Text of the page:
We know that in Hawaii–and we have no reason to think this doesn’t apply elsewhere–FP in an area flares up over a period of 5-10 years, but then the incidence drops as the most vulnerable turtles die off and the stronger turtles recover. After 3-4 years of decline you reach a point where few turtles have visible signs of the disease, although many of them have had it. As far as I know, no one tracks FP closely enough to determine the stage any particular area has reached (except for us at Honokowai, of course). Do fewer articles indicate that the disease is on the wane everywhere, or has research simply ground to a halt? I wish I knew.

Twice the Howzit

I’m not the only one who’s been lagging. Our friendly neighbourhood Evil Empire Fighter has been preoccupied as well. This put the brakes on Howzit’s adventures but I see he’s back up to full speed in this week’s Toon, Observe The Loss. Warp 2 in fact: six panels instead of three!

This Toon is dedicated to the memory of Milo Radulovich, a man who stood up to government tyranny and with the help of Edward R. Murrow, managed to win. For a great version of that story, don’t miss Good Night and Good Luck, the movie by George Clooney.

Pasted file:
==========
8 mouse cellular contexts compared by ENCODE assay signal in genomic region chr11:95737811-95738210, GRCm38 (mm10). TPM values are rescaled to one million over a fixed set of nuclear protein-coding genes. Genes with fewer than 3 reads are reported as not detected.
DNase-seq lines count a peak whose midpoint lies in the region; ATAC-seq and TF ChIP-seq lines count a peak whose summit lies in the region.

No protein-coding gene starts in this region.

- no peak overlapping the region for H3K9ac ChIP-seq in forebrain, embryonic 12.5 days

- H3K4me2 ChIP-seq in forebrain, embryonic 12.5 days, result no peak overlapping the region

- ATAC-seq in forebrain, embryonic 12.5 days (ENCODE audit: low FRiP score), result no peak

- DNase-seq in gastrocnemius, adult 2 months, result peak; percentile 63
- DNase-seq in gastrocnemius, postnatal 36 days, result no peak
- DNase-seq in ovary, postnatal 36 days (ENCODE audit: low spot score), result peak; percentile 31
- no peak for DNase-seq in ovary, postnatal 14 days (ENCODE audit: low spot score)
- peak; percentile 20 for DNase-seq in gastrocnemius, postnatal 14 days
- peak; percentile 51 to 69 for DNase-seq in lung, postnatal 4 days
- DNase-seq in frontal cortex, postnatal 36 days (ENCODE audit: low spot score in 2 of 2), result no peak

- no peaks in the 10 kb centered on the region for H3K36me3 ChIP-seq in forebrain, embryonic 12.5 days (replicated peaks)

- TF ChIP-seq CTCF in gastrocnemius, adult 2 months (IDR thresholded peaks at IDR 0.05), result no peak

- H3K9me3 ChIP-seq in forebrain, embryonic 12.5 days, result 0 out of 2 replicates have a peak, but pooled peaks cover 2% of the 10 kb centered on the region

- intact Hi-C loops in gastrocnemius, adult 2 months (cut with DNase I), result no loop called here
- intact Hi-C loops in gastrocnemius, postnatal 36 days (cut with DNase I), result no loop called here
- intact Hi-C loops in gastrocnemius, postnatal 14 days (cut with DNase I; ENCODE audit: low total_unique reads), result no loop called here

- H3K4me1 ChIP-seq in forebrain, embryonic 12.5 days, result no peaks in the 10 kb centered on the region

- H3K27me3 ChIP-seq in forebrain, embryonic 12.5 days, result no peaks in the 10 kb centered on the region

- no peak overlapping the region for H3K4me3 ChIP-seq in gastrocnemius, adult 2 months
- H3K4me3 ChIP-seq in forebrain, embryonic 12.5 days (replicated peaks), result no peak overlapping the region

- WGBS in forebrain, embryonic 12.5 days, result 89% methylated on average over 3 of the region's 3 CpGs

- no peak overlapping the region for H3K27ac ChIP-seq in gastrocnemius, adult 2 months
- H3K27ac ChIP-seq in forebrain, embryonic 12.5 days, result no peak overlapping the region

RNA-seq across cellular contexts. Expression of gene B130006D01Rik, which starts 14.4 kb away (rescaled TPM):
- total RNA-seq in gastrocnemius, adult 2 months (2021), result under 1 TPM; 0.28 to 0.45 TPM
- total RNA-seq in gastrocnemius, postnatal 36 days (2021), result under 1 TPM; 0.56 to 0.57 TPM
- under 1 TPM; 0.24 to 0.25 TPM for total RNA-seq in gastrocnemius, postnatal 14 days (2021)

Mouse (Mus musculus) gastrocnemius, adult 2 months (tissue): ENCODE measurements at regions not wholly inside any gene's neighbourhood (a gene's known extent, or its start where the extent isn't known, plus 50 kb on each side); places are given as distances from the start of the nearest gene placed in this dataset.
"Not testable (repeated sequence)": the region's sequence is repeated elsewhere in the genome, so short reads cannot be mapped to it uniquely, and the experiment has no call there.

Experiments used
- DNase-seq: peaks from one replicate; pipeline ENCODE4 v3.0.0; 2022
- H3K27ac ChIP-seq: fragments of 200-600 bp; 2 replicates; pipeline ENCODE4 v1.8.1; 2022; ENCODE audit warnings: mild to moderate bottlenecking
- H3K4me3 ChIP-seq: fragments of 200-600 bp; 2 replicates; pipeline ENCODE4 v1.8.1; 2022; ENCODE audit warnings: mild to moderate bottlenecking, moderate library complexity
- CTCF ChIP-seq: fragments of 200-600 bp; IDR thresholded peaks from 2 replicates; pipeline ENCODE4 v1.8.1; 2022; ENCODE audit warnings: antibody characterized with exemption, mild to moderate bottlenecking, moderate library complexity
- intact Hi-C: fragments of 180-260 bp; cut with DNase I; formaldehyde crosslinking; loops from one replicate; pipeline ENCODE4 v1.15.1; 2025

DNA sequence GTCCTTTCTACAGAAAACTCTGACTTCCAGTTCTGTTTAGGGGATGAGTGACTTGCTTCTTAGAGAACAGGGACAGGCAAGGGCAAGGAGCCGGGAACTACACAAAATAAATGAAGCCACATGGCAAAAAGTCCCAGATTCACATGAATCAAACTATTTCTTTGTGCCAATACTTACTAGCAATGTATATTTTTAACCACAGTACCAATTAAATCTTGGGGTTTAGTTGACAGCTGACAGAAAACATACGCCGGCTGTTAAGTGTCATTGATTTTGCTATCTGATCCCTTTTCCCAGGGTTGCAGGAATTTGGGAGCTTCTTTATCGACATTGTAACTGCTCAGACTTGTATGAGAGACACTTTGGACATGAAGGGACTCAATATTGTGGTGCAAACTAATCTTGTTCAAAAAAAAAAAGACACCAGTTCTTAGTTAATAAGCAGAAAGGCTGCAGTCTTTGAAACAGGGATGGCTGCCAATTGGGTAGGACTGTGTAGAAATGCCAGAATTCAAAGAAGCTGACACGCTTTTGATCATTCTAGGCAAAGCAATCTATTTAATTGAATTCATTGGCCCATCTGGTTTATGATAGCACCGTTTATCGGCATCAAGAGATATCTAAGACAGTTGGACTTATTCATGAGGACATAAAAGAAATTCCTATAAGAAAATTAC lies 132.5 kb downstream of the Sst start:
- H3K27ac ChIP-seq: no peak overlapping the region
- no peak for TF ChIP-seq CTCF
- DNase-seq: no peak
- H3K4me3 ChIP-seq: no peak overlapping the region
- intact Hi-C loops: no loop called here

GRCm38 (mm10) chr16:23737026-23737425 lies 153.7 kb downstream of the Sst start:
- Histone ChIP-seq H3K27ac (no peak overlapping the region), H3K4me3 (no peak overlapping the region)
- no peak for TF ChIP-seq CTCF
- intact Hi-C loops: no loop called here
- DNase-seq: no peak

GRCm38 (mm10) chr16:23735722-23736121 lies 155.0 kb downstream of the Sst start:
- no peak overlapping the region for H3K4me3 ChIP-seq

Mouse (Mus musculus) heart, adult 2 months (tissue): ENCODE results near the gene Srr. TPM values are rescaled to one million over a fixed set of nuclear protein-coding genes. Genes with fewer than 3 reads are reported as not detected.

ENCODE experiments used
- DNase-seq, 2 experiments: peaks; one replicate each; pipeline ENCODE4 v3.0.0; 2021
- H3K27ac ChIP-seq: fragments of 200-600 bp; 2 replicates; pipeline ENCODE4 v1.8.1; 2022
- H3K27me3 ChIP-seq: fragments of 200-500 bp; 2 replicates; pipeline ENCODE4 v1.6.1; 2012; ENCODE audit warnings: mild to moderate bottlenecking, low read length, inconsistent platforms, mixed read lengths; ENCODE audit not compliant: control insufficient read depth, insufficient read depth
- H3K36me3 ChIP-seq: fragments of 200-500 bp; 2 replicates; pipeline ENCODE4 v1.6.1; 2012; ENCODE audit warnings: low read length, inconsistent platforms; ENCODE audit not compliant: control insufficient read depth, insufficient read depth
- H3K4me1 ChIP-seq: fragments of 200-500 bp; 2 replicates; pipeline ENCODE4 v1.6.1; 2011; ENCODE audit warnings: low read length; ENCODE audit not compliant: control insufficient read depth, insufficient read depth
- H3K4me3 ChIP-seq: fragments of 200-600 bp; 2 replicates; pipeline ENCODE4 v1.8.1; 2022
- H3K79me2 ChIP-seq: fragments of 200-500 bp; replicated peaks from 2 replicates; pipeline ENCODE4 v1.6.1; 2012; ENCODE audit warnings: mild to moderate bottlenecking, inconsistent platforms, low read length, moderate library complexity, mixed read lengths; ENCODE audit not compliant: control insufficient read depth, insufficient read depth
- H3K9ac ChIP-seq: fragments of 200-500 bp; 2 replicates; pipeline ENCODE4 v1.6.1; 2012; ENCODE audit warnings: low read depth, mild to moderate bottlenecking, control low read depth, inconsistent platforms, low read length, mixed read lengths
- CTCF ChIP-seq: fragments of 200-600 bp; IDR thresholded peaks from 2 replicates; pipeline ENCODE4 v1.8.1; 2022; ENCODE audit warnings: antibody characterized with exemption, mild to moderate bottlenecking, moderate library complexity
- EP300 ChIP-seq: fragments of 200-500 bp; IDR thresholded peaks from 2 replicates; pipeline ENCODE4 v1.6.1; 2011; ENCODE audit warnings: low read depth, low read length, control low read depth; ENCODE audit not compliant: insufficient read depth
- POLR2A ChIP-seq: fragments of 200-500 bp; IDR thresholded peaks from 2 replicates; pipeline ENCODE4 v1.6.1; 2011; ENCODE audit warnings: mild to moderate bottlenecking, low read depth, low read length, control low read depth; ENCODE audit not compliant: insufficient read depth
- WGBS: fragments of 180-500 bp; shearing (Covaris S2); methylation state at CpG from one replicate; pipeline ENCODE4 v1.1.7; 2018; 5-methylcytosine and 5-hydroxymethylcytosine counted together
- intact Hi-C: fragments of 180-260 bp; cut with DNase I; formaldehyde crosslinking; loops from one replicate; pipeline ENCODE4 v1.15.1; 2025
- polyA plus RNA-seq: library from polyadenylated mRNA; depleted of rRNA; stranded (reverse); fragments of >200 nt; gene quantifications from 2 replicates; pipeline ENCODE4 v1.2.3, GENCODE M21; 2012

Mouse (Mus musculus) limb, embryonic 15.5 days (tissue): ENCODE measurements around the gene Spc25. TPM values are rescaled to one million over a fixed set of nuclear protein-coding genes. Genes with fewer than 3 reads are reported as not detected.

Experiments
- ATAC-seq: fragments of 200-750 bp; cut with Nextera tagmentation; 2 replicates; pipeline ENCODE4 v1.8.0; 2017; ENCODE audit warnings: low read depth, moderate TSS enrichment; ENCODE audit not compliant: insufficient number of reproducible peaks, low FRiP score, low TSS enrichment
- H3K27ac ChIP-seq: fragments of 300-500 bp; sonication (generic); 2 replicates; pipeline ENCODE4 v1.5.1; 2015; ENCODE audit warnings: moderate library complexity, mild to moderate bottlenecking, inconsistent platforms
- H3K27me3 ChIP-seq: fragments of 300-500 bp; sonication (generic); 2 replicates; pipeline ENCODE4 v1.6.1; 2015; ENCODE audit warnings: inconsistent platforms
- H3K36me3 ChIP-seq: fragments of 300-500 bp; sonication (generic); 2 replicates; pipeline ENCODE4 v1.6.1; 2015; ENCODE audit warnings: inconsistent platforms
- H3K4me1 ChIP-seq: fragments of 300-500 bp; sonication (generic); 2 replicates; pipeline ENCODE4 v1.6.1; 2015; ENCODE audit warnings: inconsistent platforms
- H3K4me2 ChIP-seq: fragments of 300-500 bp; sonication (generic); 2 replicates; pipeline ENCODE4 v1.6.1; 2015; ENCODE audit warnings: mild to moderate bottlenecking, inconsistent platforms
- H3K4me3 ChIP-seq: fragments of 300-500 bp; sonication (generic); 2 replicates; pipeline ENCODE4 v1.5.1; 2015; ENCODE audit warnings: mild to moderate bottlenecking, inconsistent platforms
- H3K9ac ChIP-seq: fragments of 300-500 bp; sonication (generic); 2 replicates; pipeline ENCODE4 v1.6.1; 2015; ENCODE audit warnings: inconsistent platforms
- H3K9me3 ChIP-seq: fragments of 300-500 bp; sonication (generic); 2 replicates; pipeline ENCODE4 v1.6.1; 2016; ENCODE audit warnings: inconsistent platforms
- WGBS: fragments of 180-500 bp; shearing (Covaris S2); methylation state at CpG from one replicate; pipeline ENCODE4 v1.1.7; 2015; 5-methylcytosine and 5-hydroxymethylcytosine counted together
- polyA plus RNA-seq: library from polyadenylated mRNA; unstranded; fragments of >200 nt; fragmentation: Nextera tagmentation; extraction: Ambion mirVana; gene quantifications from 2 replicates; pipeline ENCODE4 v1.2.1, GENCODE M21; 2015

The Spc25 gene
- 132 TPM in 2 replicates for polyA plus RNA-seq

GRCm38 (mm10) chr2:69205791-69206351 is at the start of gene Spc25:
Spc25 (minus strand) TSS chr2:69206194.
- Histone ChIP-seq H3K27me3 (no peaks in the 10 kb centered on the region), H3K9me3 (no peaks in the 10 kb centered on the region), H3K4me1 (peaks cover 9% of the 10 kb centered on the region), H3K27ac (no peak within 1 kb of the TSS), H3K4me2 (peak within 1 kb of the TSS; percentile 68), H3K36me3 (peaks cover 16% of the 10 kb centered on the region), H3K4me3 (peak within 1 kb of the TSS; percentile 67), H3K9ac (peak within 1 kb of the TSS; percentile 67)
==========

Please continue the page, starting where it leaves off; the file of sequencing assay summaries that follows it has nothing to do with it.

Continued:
The world could always use another Edward R. Murrow, but really, what we need most is a bunch more Milo Radulovichs. Good night Milo, and good luck.

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Something to show off

November 12th, 2007  

A new way to view the Toon Archives

The big news this week is that I’ve put together a set of slideshows for each chapter of the Toon archives. I’ve retained the old list of links to individual entries as well. I’d like to have a way to dive into the slideshow from each individual Toon, but that takes more work than I’m willing to put in right now. Check out the shows at the Trax Toon Archives.